Capturing data for later use is great. And in some cases, having access to data during a ride is great: time of day, distance to go, heart rate. What I benefit the most from, though, is mapping.

    One, I can follow a route I don’t know MUCH more safetly than using a cue sheet. Two, when descending, I can get a sense of the shape of the road ahead: am I approach a gentle bend or a hairpin? Are there intersecting roads/trails or do I not have to worry about cross traffic.

    The Garmin 820 mapping is pretty good, perhaps even on par with the Roam. To Patrick’s point, I don’t think Garmin has nailed the “right amount of information to show” equation. The 820 lets you choose map detail (Settings > Activity Profile > [profile] > Navigation > Map > Map Detail. (I know, I know, having to go 6 levels down a menu is unconscionable!) There are five levels of detail: Most, More, Normal, Less, and Least.

    To accommodate eyes that aren’t what they once were, I’d prefer less rather than more detail. For instance, I don’t need to see features that make a swamp look different than a pond. Basically, I’d like to see, with high contrast, three things: the route I’m following, things I might ride on (other roads/trails), and things that I can’t ride on (water). For me, the “Less” setting is what I’ve settled on, but it’s not quite perfect.

    One observation about Garmin v. Wahoo. Caveat: this *may* have been perception rather than actuality. But after riding Garmin since 2013, I spent several months last fall riding Wahoo. It seemed to me like there was more GPS lag with Wahoo than Garmin, especially in the woods. That is, with Wahoo, I’d go past a turn because my position on the map was farther back on the trail than where I actually was. HAS ANYONE ELSE DETECTED BETTER OR WORSE WITH EITHER SYSTEM IN THIS REGARD?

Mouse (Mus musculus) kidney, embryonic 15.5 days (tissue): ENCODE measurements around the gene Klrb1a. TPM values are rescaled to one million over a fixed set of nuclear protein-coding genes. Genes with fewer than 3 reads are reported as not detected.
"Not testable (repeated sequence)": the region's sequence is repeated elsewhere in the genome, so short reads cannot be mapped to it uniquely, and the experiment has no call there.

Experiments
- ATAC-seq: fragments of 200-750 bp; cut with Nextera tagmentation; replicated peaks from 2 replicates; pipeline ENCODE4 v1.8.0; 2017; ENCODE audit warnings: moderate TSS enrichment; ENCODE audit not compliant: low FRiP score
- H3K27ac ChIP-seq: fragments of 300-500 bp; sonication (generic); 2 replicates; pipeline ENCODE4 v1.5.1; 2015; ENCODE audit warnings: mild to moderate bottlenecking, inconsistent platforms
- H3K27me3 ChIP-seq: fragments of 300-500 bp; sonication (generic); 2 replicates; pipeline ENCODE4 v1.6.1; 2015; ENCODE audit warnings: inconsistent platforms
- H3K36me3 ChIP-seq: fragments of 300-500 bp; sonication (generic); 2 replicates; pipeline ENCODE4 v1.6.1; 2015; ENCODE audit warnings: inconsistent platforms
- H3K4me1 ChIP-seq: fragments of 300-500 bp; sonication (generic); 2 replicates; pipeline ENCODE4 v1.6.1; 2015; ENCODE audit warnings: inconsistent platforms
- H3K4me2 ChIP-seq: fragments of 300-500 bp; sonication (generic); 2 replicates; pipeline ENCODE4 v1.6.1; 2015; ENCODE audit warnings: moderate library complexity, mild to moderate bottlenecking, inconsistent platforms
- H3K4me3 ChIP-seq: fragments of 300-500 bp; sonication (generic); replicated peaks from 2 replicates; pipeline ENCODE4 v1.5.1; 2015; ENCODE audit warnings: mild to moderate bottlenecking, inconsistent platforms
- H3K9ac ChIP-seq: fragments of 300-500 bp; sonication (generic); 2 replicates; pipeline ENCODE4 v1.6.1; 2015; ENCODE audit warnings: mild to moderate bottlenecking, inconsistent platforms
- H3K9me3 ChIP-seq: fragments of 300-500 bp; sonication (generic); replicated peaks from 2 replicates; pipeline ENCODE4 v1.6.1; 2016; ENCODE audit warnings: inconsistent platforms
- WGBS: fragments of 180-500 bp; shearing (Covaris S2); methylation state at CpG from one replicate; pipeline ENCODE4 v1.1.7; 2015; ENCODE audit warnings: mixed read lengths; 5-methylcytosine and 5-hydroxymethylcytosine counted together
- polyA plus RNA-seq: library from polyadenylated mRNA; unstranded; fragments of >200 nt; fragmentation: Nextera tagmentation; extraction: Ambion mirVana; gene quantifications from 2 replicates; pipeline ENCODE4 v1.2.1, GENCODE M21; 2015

I hope that the presence of Garmin, Wahoo, and several other options keeps the pressure on all of them to keep getting better,

  4. scott g

    On the Bolt, i noticed the speed would be all over the place under heavy
    tree cover, the map did show the correct location.
    Add the speed sensor, fixed the speed issue.
    New Bolt issue is sometimes only part of the map appears, the bread crumb
    track stays on, but it like the Bolt won’t always load a map tile. Zooming
    gets the Bolt to refresh the map. Reset Bolt to factory and reloaded maps,
    still get partial maps sometimes.